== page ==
Mitre's Rebellion Argentina 1874

[ 1874 ]

In 1868, Batolome Mitre (1821-1906) lost the Argentine presidency to Domingo Faustino Sarmiento (1811-88), who had the backing of the military and whose administration carried on educational reform and economic development. Mitre remained a strong political figure in Buenos Aires, whose financial superiority over other Argentine provinces dominated national life. In 1874, Mitre, leader of the liberal faction, failed to regain the presidency in the election; claiming his defeat was fraudulent, he led a rebellion, but federal troops under Sarmiento defeated the rebels at Buenos Aires (November 6, 1874) and forced Mitre to capitulate. The victorious presidential candidate Nicolas Avellaneda (1836-85), a minister in Sarmiento's government, then took office and governed until 1880, when he was succeeded by General Julio Argentino Roca (1843-1914), who had gained national fame in a successful war (1878-79) against the Indians of Patagonia, who had been pushed south of the Rio Negro, thus opening up the pampas to colonization.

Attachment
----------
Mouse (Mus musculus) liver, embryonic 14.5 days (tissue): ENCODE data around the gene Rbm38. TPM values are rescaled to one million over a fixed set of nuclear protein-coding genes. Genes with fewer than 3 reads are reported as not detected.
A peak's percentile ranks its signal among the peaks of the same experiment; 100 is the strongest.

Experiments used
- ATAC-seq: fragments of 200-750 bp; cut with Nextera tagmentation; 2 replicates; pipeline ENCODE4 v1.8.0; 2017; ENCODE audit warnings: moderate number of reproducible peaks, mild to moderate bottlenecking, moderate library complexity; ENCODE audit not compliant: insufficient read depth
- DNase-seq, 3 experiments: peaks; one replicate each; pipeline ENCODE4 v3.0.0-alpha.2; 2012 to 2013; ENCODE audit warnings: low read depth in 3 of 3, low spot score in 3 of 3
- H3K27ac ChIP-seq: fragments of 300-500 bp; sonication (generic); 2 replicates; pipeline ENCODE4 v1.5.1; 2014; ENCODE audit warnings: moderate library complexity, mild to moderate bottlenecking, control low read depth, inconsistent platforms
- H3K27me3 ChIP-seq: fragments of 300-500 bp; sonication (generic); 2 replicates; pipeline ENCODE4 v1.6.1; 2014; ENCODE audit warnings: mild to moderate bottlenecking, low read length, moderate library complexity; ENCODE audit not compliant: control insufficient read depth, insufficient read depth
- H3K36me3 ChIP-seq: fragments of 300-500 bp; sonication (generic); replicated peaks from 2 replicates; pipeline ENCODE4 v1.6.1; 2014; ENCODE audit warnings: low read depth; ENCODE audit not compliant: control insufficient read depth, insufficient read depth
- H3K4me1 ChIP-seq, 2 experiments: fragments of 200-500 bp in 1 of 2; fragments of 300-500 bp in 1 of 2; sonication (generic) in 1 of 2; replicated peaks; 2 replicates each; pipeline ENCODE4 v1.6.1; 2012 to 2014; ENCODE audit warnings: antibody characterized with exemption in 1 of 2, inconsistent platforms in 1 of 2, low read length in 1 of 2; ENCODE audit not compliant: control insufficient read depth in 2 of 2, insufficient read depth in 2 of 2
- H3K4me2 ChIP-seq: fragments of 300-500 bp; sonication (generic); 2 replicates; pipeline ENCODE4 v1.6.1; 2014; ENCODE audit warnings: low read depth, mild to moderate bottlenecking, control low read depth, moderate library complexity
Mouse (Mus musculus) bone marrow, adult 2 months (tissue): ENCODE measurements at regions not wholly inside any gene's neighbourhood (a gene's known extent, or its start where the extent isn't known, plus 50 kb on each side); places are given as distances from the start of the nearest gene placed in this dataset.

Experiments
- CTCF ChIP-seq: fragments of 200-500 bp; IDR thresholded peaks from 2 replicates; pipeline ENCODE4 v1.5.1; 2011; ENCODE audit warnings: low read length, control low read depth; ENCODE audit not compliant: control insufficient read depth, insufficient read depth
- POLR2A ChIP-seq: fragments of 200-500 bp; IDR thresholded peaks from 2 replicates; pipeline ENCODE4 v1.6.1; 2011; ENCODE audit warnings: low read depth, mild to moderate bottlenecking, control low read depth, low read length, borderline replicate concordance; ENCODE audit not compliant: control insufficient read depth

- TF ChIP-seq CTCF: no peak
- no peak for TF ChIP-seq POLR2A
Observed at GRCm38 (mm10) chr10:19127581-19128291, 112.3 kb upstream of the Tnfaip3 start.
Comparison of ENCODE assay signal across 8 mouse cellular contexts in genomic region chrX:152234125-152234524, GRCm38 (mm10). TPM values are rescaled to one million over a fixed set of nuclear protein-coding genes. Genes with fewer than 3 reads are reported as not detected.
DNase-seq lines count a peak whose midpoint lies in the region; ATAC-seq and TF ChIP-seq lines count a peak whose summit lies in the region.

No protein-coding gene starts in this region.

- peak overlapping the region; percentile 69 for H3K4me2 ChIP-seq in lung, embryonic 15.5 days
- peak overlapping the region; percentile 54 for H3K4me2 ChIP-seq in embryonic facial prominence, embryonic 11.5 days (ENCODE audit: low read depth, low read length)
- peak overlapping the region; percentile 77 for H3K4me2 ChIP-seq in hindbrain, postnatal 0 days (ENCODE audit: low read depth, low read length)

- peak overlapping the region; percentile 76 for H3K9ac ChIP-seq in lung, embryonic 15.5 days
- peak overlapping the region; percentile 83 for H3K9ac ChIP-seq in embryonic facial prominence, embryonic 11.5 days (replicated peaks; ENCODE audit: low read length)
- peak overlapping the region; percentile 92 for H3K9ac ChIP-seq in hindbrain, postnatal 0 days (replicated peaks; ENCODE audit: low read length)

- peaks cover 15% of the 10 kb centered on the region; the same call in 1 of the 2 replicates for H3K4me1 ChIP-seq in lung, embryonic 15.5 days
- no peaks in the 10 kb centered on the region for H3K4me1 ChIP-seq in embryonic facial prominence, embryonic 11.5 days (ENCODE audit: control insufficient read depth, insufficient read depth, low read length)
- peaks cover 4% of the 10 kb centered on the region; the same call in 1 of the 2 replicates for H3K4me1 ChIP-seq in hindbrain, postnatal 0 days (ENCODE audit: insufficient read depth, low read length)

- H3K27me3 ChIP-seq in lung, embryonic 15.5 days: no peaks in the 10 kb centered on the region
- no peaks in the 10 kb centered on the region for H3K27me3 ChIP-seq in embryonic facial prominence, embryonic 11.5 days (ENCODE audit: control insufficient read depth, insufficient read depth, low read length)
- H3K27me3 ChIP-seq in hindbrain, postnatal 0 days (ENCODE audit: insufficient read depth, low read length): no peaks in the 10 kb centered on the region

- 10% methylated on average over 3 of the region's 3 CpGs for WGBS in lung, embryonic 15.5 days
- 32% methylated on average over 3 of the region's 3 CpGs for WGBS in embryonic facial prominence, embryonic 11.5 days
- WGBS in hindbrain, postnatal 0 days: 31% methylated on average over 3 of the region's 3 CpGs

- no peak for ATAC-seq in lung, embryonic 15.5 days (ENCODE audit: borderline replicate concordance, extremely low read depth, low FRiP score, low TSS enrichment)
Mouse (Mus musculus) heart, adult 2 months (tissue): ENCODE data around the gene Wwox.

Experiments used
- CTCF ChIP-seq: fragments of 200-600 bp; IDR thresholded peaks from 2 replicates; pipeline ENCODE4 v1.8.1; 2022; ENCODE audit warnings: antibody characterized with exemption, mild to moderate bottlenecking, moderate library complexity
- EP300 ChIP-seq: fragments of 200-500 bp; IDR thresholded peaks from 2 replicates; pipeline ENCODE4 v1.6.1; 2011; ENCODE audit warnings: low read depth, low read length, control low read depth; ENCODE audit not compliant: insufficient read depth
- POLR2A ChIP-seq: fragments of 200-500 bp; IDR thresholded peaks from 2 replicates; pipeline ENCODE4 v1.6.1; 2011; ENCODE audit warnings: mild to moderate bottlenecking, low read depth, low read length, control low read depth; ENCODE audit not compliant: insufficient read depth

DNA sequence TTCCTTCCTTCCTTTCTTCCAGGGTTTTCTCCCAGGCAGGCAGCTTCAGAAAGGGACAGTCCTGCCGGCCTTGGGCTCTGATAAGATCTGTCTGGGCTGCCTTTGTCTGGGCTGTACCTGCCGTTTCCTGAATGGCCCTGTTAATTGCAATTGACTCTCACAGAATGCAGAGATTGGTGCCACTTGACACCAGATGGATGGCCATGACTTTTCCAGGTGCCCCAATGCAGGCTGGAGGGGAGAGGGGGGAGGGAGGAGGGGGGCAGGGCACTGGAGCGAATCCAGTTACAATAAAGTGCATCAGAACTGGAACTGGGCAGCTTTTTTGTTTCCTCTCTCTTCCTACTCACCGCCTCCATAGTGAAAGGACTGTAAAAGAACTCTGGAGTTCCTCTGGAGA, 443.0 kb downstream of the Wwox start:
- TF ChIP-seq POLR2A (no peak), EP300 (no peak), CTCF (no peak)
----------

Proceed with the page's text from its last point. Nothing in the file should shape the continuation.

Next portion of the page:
Dictionary of Wars, 300.

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